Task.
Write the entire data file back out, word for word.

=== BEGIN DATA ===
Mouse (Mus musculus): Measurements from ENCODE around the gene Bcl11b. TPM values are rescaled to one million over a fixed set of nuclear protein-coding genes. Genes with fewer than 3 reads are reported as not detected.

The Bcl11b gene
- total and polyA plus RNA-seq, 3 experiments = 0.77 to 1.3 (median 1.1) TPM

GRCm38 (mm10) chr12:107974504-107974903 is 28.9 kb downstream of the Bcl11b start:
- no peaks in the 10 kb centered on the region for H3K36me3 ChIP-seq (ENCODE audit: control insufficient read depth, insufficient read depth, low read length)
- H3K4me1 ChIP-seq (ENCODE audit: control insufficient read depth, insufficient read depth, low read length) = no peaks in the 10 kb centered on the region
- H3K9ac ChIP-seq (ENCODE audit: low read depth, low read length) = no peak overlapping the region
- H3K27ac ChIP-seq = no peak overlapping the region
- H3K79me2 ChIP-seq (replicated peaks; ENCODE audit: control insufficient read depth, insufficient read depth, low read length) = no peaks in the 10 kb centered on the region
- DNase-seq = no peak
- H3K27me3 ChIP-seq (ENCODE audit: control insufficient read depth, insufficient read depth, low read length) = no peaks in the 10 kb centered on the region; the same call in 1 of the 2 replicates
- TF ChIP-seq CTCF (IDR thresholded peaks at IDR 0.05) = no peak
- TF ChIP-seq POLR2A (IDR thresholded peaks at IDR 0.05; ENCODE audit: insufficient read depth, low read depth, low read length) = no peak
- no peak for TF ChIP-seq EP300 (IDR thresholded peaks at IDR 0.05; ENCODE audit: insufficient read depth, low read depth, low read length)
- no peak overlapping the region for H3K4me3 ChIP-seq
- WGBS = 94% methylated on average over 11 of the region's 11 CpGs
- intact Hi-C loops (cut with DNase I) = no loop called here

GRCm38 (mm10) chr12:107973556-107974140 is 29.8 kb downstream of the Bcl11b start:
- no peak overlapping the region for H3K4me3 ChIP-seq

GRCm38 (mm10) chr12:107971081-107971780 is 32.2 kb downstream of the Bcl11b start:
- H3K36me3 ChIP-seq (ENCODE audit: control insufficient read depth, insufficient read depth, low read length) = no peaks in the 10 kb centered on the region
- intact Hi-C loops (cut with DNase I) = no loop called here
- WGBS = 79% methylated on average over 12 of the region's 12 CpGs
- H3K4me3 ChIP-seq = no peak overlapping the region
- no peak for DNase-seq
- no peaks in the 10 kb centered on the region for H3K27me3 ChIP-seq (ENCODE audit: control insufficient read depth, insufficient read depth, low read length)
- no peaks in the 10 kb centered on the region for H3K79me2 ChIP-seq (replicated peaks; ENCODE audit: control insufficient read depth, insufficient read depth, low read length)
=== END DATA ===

Mouse (Mus musculus): Measurements from ENCODE around the gene Bcl11b. TPM values are rescaled to one million over a fixed set of nuclear protein-coding genes. Genes with fewer than 3 reads are reported as not detected.

The Bcl11b gene
- total and polyA plus RNA-seq, 3 experiments = 0.77 to 1.3 (median 1.1) TPM

GRCm38 (mm10) chr12:107974504-107974903 is 28.9 kb downstream of the Bcl11b start:
- no peaks in the 10 kb centered on the region for H3K36me3 ChIP-seq (ENCODE audit: control insufficient read depth, insufficient read depth, low read length)
- H3K4me1 ChIP-seq (ENCODE audit: control insufficient read depth, insufficient read depth, low read length) = no peaks in the 10 kb centered on the region
- H3K9ac ChIP-seq (ENCODE audit: low read depth, low read length) = no peak overlapping the region
- H3K27ac ChIP-seq = no peak overlapping the region
- H3K79me2 ChIP-seq (replicated peaks; ENCODE audit: control insufficient read depth, insufficient read depth, low read length) = no peaks in the 10 kb centered on the region
- DNase-seq = no peak
- H3K27me3 ChIP-seq (ENCODE audit: control insufficient read depth, insufficient read depth, low read length) = no peaks in the 10 kb centered on the region; the same call in 1 of the 2 replicates
- TF ChIP-seq CTCF (IDR thresholded peaks at IDR 0.05) = no peak
- TF ChIP-seq POLR2A (IDR thresholded peaks at IDR 0.05; ENCODE audit: insufficient read depth, low read depth, low read length) = no peak
- no peak for TF ChIP-seq EP300 (IDR thresholded peaks at IDR 0.05; ENCODE audit: insufficient read depth, low read depth, low read length)
- no peak overlapping the region for H3K4me3 ChIP-seq
- WGBS = 94% methylated on average over 11 of the region's 11 CpGs
- intact Hi-C loops (cut with DNase I) = no loop called here

GRCm38 (mm10) chr12:107973556-107974140 is 29.8 kb downstream of the Bcl11b start:
- no peak overlapping the region for H3K4me3 ChIP-seq

GRCm38 (mm10) chr12:107971081-107971780 is 32.2 kb downstream of the Bcl11b start:
- H3K36me3 ChIP-seq (ENCODE audit: control insufficient read depth, insufficient read depth, low read length) = no peaks in the 10 kb centered on the region
- intact Hi-C loops (cut with DNase I) = no loop called here
- WGBS = 79% methylated on average over 12 of the region's 12 CpGs
- H3K4me3 ChIP-seq = no peak overlapping the region
- no peak for DNase-seq
- no peaks in the 10 kb centered on the region for H3K27me3 ChIP-seq (ENCODE audit: control insufficient read depth, insufficient read depth, low read length)
- no peaks in the 10 kb centered on the region for H3K79me2 ChIP-seq (replicated peaks; ENCODE audit: control insufficient read depth, insufficient read depth, low read length)